Atlanta finalizes 2 Peachtree building purchase for housing conversion

City paid $39 million to buy the 41-story office tower to add hundreds of mixed-income housing units downtown
Views of Two Peachtree office building in Downtown Atlanta as seen on Tuesday, December 13, 2022. (Natrice Miller/

Credit: Natrice Miller /

Credit: Natrice Miller /

Views of Two Peachtree office building in Downtown Atlanta as seen on Tuesday, December 13, 2022. (Natrice Miller/

A high-rise downtown office tower — long considered a money pit for the state — is now owned by the city of Atlanta, which plans to turn portions of the building into several hundred new housing units.

Mayor Andre Dickens announced Thursday afternoon that Invest Atlanta, the city’s economic development agency, closed on a deal to purchase the 2 Peachtree Street building for $39 million from the state of Georgia. The city plans to convert parts of the 41-story structure into mixed-income apartments to add some vibrancy near the MARTA Five Points station.

The building will become the tallest residential building in Atlanta and is part of a goal by Dickens to increase the number of people living downtown.

“We need to help residents and others understand that it’s not just a place for tourists and office workers,” he said Tuesday at a Central Atlanta Progress (CAP) annual lunch. “This is place that we’re going to have lots of people living, and I have a vision for a revitalized downtown.”

For years, the state has been trying to sell 2 Peachtree, which has acted as a workplace for thousands of state employees since the 1990s. It was built in the 1960s as the headquarters of the former First National Bank of Atlanta. Last year, state House leaders put $45 million into the midyear budget to start moving state employees out of the building. House Appropriations Chairman Terry England, R-Auburn, said it would cost more to properly renovate the building than it is worth.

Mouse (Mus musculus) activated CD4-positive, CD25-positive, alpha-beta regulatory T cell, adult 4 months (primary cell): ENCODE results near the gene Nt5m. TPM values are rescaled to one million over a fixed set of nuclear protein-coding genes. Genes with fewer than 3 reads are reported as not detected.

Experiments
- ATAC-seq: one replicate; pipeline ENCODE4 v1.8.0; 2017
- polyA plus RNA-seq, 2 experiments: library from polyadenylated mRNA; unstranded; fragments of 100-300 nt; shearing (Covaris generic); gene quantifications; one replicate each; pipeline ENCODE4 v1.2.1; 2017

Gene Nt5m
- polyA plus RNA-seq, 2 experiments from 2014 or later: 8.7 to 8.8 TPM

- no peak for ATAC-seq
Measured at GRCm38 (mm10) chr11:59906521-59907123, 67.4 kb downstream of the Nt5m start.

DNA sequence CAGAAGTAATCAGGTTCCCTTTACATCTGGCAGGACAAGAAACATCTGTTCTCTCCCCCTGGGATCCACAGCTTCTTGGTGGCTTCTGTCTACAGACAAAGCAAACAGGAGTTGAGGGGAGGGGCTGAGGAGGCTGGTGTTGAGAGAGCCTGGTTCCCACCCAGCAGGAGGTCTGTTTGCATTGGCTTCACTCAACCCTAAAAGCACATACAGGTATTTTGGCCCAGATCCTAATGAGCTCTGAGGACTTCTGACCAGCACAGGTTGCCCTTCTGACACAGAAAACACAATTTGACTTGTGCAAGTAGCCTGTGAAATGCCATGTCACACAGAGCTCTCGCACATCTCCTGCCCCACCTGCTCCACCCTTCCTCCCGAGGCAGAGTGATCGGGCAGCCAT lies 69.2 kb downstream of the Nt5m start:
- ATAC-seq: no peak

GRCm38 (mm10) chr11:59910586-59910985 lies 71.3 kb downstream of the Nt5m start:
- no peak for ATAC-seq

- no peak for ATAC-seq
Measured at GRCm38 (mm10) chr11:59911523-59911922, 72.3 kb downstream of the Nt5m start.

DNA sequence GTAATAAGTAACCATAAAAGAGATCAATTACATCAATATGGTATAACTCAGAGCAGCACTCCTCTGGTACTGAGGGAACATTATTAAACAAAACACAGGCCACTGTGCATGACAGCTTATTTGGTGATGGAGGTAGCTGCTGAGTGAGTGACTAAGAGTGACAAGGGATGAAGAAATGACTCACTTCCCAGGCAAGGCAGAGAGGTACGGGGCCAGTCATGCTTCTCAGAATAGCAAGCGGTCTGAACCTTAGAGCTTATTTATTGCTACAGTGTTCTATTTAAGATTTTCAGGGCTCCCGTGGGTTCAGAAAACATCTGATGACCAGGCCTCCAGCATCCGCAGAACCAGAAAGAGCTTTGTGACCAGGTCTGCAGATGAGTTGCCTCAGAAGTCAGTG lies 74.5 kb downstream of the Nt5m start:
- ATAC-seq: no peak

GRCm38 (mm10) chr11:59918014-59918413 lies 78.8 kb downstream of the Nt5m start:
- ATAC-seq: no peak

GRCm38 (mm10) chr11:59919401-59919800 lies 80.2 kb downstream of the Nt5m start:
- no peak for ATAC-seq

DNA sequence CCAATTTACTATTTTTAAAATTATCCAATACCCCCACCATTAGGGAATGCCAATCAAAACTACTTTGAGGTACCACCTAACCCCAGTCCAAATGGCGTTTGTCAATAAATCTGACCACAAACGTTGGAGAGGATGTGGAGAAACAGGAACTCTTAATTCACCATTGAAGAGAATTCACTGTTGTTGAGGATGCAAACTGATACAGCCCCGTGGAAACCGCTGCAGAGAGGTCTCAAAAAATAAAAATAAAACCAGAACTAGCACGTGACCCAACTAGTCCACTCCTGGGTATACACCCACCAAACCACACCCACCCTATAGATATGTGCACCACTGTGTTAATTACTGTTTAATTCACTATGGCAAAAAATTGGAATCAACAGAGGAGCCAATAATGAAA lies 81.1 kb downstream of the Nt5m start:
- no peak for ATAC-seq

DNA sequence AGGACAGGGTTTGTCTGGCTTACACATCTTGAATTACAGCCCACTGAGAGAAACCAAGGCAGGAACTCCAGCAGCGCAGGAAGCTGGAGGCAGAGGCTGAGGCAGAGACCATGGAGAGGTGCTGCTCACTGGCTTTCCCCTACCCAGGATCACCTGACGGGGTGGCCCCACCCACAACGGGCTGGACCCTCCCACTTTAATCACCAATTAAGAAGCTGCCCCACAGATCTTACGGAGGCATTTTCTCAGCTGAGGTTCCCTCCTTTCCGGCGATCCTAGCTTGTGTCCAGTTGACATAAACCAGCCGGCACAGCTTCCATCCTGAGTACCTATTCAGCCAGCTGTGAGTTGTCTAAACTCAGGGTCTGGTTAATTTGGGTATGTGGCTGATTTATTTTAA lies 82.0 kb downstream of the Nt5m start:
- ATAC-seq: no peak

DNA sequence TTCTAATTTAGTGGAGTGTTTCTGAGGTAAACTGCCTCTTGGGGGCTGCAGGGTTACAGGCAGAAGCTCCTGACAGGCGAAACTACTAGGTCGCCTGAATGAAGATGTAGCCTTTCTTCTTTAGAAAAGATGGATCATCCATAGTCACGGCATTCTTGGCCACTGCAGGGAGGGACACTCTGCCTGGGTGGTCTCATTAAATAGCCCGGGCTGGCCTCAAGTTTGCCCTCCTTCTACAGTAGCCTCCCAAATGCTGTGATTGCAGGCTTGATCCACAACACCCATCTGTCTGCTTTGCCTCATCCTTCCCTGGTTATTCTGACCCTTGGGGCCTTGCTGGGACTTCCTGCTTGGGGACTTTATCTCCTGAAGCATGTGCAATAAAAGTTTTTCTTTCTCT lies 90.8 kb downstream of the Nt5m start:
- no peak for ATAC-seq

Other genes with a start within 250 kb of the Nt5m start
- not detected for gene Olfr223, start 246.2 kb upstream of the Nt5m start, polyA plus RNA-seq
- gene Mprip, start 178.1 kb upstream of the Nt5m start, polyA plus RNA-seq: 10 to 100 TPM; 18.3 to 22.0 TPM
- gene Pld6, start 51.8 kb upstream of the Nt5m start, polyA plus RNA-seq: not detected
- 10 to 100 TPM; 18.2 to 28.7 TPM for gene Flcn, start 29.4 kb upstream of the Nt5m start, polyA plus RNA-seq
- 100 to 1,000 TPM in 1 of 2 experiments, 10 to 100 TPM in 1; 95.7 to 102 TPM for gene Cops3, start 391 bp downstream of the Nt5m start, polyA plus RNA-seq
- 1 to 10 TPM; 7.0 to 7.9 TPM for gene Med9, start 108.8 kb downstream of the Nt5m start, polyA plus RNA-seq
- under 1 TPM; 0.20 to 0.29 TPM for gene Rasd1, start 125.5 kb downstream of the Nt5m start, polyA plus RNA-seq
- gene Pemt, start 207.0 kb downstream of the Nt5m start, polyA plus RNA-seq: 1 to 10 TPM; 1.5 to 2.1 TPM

Invest Atlanta used money in the Eastside Tax Allocation District to partially fund the purchase. The agency plans to solicit responses from a request for proposals over the summer, aiming to select a development partner by the end of the year and begin construction in 2024.

The city envisions the transformed 1 million-square-foot tower including housing options at a variety of rental price points, targeting students, blue-collar workers and residents who can afford market-rate units. The split between market-rate and discount units has not been determined.

In addition, the tower’s lower levels are expected to consist of retail, restaurants and office space, leveraging the building’s close proximity to downtown and the Five Points station.

Views of Two Peachtree office building in Downtown Atlanta as seen on Tuesday, December 13, 2022. (Natrice Miller/

Credit: Natrice Miller /

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Credit: Natrice Miller /

“The redevelopment of 2 Peachtree will serve as an anchor for the ongoing revitalization of Downtown Atlanta — creating long-term affordable housing and mixed-use space accessible to the heart of Atlanta’s transit system,” Dickens said in a Thursday news release.

In the release, Gov. Brian Kemp said he’s “grateful that this historic building will continue to have an important purpose.”

The 2 Peachtree building project joins multiple other affordable housing projects aimed at increasing living options in the city’s center.

Atlanta is also redeveloping 104 Trinity Street into a 228-unit community on vacant city-owned land, and the city is working to build new affordable housing at 143 Alabama Street, where the city wants to preserve the former Atlanta Constitution Building. Last week, Invest Atlanta issued a call for developers to reimagine land near MARTA’s Garnett Station, which is also expected to include housing.

Downtown’s largest revitalization dream, CIM Group’s $5 billion Centennial Yards, would transform the parking lots and railroad lines known as The Gulch into mix of housing, office buildings, retail and hotels.

Dickens said one of the first steps to breathing new life into downtown is getting people to live in the area.

Dickens set a goal to build or preserve 20,000 affordable housing units by 2030. The city says 5,800 units are finished or in construction so far.

“None of us wants a downtown that shuts down at 5 (p.m.) everyday,” he said at the CAP lunch.